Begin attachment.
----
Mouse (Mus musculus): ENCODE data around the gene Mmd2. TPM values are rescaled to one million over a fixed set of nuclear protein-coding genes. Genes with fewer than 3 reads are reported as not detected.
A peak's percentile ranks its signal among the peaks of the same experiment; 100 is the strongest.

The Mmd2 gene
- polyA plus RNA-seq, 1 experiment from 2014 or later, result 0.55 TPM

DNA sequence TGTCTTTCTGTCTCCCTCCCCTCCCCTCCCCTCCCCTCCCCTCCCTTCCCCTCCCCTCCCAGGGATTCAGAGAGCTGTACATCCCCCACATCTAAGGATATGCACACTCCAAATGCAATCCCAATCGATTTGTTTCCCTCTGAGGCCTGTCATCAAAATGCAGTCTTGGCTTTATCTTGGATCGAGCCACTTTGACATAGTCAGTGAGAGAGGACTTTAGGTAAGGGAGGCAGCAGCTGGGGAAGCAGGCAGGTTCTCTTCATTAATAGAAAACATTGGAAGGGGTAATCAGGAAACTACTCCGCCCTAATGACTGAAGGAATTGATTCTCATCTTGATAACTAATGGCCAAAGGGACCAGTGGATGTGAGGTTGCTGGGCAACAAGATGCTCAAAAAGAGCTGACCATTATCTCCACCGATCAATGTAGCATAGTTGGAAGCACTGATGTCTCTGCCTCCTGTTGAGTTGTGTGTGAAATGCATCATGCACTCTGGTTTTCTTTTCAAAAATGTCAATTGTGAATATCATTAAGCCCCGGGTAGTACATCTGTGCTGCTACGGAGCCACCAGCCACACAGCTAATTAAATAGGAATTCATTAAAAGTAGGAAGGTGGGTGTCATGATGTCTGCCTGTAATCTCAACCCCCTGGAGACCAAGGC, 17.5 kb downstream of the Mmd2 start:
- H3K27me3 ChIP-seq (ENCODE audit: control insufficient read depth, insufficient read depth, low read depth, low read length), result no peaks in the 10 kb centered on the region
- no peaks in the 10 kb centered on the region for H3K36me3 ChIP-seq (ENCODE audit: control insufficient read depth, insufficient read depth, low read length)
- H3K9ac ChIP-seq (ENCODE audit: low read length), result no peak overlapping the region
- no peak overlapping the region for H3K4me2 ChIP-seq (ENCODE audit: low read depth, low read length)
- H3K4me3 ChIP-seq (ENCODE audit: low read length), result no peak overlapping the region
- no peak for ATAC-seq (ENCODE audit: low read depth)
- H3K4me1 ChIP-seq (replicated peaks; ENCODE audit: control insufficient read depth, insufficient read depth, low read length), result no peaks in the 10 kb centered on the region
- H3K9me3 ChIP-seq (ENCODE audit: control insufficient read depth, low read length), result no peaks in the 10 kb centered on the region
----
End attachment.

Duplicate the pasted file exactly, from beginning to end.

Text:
Mouse (Mus musculus): ENCODE data around the gene Mmd2. TPM values are rescaled to one million over a fixed set of nuclear protein-coding genes. Genes with fewer than 3 reads are reported as not detected.
A peak's percentile ranks its signal among the peaks of the same experiment; 100 is the strongest.

The Mmd2 gene
- polyA plus RNA-seq, 1 experiment from 2014 or later, result 0.55 TPM

DNA sequence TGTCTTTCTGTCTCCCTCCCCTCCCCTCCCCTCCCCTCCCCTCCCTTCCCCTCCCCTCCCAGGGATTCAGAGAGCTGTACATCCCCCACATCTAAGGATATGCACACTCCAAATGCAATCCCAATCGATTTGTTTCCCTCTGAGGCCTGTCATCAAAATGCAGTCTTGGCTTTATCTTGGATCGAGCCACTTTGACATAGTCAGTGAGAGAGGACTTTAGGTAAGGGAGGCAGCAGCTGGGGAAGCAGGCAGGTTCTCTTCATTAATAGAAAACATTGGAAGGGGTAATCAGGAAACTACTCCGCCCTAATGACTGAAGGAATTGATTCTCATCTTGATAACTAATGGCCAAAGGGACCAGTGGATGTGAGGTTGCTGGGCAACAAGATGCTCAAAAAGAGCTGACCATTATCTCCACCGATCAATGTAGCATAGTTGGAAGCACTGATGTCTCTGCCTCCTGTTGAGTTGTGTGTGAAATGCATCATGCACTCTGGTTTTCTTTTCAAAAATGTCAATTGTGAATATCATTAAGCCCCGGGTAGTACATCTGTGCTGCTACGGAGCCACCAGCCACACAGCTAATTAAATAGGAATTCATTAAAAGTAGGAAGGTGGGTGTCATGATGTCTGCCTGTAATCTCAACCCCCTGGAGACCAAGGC, 17.5 kb downstream of the Mmd2 start:
- H3K27me3 ChIP-seq (ENCODE audit: control insufficient read depth, insufficient read depth, low read depth, low read length), result no peaks in the 10 kb centered on the region
- no peaks in the 10 kb centered on the region for H3K36me3 ChIP-seq (ENCODE audit: control insufficient read depth, insufficient read depth, low read length)
- H3K9ac ChIP-seq (ENCODE audit: low read length), result no peak overlapping the region
- no peak overlapping the region for H3K4me2 ChIP-seq (ENCODE audit: low read depth, low read length)
- H3K4me3 ChIP-seq (ENCODE audit: low read length), result no peak overlapping the region
- no peak for ATAC-seq (ENCODE audit: low read depth)
- H3K4me1 ChIP-seq (replicated peaks; ENCODE audit: control insufficient read depth, insufficient read depth, low read length), result no peaks in the 10 kb centered on the region
- H3K9me3 ChIP-seq (ENCODE audit: control insufficient read depth, low read length), result no peaks in the 10 kb centered on the region